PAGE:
Building virtual utilities by developing renewable assets

But it is also possible to acquire new assets, a new virtual utility of sorts by directly purchasing generation capability. Munich, the Bavarian capital, had never given up its municipal utility, the Stadtwerke Munchen. Munchen decided to plan, de­velop and operate solar farms, with renewable company Gehrlicher Solar AG. The aim is to generate in two initial projects 30MW in capacity, part of a strategy to supply all Munich households with renewable electricity (Witt, 2008).

Virtual renewable energy utilities can be created by virtue of public-private partnerships, investing in renewable assets in wind, geothermal or sun energy, acquiring know-how and beginning the process of converting its internal and external power infrastructure into non-fossil, non-nuclear assets, saving billions of dollars in years and decades to come. As an example, off its east coast, the UK not only plays catch-up with its less windy but far more wind – powered neighbour to the south-west, Germany, but also lays the groundwork for a 100 per cent renewable London. Both the London Array, and one of the world’s largest wind farms, the 504MW capacity, 140-turbine Greater Gabbard project, are due to commence operation in 2011. They are being developed by Scottish & Southern Energy Plc, with Munich’s Siemens AG and Texas-based Fluor as the main contractors, for a total fee of $3 billion shared between both companies (Bergin, 2008).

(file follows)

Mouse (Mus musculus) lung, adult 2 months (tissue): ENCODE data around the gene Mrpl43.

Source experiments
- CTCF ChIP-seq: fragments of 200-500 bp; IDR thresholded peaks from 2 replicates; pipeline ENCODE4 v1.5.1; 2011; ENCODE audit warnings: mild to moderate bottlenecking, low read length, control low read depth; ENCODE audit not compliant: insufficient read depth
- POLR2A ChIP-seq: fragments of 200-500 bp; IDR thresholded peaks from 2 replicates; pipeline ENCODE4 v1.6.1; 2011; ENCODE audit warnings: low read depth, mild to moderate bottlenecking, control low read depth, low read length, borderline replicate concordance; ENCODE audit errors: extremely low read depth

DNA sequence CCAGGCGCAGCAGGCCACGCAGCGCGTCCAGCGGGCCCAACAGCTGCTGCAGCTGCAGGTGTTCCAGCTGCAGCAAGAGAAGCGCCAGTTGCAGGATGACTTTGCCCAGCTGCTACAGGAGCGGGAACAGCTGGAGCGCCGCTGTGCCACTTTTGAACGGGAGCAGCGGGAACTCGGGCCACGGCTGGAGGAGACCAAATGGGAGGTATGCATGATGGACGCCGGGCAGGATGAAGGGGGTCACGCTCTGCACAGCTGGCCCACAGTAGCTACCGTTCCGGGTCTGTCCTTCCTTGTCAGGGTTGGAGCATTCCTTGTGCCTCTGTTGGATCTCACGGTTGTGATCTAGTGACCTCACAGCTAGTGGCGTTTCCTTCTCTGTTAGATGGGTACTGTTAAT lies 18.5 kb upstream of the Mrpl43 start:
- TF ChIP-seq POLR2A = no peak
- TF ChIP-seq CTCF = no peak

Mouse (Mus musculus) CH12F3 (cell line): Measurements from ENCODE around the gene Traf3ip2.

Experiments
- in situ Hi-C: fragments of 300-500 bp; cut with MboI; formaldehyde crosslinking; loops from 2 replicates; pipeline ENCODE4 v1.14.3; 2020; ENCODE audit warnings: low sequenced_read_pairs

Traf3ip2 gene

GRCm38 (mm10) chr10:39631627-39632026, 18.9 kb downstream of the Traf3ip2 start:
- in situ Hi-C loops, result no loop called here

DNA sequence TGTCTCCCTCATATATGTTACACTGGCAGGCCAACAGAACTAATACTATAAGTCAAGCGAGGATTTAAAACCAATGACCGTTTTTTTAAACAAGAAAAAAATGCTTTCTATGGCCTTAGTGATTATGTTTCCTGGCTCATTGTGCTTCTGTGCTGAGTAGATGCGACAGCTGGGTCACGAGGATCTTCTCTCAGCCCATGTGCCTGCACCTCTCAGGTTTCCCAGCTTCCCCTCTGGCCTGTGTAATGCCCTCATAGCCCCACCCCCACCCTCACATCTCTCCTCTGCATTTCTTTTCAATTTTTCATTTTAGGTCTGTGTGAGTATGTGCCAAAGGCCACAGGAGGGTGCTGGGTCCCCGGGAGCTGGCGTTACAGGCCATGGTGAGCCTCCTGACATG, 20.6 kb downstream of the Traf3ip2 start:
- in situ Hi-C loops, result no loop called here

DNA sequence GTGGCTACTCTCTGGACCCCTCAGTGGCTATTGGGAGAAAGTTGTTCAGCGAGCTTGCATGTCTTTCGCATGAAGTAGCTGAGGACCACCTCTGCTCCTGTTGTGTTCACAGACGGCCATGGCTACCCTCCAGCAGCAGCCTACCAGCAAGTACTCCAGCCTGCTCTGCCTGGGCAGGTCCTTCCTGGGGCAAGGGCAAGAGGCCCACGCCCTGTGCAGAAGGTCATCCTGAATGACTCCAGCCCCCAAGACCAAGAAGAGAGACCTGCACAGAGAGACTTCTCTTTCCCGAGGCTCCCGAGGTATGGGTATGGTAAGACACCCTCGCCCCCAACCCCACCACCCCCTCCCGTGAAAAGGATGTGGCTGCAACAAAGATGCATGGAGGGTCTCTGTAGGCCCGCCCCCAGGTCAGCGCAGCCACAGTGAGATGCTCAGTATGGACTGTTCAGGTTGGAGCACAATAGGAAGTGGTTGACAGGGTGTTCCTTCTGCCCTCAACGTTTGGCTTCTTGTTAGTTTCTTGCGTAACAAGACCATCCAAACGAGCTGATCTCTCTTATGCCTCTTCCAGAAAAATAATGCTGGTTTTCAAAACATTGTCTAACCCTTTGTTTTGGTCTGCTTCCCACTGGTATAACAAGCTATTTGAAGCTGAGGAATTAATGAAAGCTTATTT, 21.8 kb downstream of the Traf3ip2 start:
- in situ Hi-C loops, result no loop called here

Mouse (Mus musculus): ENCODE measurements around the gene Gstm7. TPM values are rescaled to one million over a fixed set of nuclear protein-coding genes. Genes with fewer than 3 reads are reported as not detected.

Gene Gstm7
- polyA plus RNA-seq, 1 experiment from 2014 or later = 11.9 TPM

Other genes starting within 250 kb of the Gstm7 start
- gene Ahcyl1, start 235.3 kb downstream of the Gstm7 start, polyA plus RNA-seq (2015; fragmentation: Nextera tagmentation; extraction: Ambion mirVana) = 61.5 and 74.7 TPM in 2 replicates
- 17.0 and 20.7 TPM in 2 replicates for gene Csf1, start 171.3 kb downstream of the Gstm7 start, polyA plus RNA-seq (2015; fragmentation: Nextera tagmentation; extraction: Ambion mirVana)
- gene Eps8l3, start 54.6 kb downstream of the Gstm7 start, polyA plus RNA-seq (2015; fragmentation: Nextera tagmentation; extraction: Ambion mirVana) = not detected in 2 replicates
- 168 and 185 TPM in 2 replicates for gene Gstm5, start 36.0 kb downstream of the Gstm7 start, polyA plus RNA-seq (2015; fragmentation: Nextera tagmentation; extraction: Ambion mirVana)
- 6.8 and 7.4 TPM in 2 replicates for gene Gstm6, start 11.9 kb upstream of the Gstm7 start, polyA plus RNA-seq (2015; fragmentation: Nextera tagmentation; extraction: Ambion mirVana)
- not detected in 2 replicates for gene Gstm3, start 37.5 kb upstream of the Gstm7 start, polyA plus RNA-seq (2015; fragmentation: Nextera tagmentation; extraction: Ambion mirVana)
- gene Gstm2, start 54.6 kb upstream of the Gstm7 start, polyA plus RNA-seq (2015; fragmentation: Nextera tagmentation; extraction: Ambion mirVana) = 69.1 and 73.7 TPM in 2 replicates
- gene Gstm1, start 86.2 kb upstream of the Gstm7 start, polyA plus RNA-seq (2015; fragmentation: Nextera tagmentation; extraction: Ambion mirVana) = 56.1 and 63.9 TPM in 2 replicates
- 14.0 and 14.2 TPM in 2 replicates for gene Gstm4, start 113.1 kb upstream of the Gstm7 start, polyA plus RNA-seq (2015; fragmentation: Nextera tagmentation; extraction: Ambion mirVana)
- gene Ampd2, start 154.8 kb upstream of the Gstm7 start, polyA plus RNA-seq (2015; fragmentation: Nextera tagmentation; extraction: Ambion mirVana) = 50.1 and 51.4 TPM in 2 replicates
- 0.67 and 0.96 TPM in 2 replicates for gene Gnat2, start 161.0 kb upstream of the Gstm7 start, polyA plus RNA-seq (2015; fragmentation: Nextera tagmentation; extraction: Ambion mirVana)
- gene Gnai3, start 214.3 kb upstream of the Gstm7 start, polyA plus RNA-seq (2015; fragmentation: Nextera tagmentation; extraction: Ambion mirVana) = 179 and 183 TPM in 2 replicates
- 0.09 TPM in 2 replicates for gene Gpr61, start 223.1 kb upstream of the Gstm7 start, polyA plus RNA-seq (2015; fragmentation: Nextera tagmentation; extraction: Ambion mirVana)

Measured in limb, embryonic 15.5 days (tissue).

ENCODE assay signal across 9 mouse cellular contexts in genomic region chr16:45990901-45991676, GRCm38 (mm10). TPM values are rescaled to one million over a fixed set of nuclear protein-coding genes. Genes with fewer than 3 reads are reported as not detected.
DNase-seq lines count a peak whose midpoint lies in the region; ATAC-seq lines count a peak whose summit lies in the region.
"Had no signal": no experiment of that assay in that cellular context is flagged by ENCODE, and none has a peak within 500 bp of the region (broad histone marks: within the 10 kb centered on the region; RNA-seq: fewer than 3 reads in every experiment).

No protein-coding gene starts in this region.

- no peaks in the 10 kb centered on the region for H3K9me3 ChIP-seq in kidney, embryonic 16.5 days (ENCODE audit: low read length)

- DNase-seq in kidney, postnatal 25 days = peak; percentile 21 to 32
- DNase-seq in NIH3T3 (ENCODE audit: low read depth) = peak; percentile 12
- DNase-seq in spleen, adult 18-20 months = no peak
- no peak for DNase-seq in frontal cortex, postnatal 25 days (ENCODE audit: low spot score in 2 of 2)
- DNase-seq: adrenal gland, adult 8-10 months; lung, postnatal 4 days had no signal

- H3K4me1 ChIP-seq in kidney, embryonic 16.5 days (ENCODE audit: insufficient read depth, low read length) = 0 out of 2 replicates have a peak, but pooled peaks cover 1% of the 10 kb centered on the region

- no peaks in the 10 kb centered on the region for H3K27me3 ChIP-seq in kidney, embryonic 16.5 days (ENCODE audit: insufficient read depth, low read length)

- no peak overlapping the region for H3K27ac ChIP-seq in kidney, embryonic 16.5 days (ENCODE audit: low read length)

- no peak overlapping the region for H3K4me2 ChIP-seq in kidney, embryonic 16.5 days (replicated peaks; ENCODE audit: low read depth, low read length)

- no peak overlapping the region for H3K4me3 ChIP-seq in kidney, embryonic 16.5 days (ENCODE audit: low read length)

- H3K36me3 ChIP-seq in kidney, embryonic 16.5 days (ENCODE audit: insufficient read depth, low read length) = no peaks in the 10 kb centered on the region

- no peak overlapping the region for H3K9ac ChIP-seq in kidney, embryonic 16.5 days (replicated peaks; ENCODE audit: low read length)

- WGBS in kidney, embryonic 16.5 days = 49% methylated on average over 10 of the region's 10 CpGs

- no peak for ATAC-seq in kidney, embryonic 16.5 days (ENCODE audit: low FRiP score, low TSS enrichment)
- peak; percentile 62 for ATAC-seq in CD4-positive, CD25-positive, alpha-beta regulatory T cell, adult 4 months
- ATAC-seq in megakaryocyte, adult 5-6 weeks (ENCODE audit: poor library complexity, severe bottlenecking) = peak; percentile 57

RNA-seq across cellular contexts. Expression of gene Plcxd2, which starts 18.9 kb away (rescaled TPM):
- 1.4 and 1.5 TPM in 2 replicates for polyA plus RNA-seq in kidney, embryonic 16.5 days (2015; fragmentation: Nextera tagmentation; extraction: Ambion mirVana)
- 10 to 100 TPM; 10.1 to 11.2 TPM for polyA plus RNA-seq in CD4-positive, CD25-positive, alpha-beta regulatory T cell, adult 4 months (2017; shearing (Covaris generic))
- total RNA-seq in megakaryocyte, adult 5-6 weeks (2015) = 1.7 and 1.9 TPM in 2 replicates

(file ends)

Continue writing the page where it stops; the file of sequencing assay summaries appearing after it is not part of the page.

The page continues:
Updated: October 27, 2015 — 12:31 pm